Thus, by artificially lengthening his arm, an Indian could sling a dart much farther and with much more power than by hand.
Armed with a sharp stone projectile point, an atlatl dart could bring down any game. Since Archaic Indians were not as nomadic as the Paleo people, they did not have easy access to good Texas flint.
In addition to deer, bear and turkeys, however, there also were large herds of buffalo and perhaps even a few elk.
The Native Americans were forced to adapt to this new environment, became hunter-gatherers, and developed new tools.
Most Archaic points are made from local chert, which usually does not flake well, and, as a result, the points sometimes are rather crude-looking.
Some collectors mistakenly believe these points must be extremely old, dating back when the Indians had not yet perfected their flint-knapping technique.
A hard rain a few days earlier made scouting conditions perfect. Today’s hunters stalk deer, squirrels, ducks and turkeys with flat-shooting rifles and magnum shotguns, but in the distant past the game and weapons were much different.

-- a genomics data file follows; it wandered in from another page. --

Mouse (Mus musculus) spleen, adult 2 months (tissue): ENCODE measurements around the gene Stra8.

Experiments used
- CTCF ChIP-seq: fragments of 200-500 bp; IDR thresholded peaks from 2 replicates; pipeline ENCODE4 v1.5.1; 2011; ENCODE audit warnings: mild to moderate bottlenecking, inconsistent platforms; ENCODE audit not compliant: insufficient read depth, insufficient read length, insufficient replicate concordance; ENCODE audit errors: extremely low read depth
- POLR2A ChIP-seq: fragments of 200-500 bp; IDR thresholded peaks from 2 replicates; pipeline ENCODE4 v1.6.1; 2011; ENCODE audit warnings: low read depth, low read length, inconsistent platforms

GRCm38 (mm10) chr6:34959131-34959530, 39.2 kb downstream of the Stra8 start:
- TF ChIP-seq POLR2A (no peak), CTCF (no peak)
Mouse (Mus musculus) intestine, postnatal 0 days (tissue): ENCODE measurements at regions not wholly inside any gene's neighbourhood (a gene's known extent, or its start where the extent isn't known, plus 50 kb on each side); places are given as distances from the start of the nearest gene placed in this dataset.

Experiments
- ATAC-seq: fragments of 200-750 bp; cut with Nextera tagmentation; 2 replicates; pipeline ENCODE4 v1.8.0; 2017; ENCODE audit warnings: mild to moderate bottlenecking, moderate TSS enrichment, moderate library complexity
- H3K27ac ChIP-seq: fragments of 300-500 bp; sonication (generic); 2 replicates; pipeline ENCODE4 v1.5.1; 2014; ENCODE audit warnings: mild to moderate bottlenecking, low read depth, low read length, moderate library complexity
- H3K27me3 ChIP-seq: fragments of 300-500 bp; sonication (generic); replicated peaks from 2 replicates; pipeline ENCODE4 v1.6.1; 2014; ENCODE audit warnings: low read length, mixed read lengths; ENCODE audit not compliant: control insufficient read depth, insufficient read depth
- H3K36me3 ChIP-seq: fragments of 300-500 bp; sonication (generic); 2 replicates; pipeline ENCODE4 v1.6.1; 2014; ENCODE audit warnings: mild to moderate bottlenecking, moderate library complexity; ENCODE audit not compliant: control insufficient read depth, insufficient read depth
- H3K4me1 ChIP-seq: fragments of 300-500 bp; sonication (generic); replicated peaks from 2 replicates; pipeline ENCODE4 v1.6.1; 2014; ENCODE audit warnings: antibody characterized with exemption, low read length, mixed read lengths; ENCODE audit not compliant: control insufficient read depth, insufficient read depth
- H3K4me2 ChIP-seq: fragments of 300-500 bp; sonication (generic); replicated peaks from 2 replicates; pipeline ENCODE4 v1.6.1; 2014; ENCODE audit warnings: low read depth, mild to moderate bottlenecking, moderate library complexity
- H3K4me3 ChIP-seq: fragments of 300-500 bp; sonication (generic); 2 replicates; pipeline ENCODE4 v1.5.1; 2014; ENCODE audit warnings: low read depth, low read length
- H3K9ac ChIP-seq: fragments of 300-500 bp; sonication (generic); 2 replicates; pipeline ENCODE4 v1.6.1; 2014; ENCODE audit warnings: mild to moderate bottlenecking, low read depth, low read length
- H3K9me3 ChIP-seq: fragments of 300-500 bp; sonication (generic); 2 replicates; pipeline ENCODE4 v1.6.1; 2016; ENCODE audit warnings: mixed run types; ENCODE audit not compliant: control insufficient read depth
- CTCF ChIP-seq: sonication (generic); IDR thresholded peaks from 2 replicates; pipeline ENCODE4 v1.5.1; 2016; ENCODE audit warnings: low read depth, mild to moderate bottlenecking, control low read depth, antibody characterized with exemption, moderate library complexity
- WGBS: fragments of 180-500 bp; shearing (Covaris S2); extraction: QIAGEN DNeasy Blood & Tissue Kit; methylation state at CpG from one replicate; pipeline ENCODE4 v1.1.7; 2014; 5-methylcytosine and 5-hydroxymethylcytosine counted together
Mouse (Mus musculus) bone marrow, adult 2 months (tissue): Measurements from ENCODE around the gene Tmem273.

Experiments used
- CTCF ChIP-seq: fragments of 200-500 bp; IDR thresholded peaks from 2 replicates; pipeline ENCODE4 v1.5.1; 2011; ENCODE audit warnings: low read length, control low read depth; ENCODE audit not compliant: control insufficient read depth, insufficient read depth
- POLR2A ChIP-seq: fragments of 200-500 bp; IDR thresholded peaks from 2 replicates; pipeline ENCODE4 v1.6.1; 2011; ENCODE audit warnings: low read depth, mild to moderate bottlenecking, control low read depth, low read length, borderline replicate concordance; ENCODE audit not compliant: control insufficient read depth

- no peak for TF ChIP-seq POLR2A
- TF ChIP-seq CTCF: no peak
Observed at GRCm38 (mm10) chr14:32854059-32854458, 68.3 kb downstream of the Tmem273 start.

After walking for some time, I spotted it right in the middle of the road. The first Native Americans, or Paleo (PAY-lee-oh) Indians, probably wandered into this region some 12,000 years ago armed with spears. Only 2 to 3 inches in length, they are streamlined, as if designed for sticking an animal and pulling it out.Instead of deer and turkey, the Paleo Indians bagged such behemoths as the elephant-like mastodons and mammoths, big horned bison and Ice Age horses.The next time you cuss out your trusty .30-06 for failing to make a clean kill on a 150-pound whitetail, imagine what it must have been like facing down a 5-ton elephant while armed with a spear.Before timber harvesting, the ridge had been covered with a variety of oak and hickory trees, providing a rich food source. There lying fully exposed in the washed out road bed was a yellowish prehistoric stone dart point — clear evidence that I was not the first deer hunter to walk this ridge on the Hammock Hunting Club.It also was the nearest high ground that would serve as a refuge when Dugdemona River inevitably experienced its annual flood. Louisiana has been the Sportsman’s Paradise for thousands of years, a fact proven by the prehistoric points and pottery that are scattered all over the state.They stayed in one place longer but probably moved with the seasons to take advantage of ripening nuts and plants.